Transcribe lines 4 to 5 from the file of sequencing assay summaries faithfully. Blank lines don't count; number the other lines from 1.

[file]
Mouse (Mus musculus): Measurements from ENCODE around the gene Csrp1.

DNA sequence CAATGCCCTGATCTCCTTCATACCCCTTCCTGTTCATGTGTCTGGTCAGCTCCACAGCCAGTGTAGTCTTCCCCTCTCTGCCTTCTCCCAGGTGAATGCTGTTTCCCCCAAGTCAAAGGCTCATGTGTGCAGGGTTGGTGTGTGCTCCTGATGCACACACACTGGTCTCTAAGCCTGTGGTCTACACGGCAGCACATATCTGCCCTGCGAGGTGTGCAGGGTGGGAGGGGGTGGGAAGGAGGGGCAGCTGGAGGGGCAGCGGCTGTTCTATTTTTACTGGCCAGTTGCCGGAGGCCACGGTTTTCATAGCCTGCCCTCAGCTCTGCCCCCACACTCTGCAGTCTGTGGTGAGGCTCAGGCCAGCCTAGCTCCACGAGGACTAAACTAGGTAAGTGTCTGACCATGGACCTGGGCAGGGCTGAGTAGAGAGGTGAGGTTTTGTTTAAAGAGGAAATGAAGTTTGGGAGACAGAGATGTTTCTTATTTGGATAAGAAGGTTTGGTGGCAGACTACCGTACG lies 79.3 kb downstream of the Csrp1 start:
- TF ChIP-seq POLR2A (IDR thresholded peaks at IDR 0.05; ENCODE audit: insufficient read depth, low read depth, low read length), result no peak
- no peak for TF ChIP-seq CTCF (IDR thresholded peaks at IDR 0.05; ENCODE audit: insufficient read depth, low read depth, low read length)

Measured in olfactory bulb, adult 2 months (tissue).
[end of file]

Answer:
- no peak for TF ChIP-seq CTCF (IDR thresholded peaks at IDR 0.05; ENCODE audit: insufficient read depth, low read depth, low read length)

Measured in olfactory bulb, adult 2 months (tissue).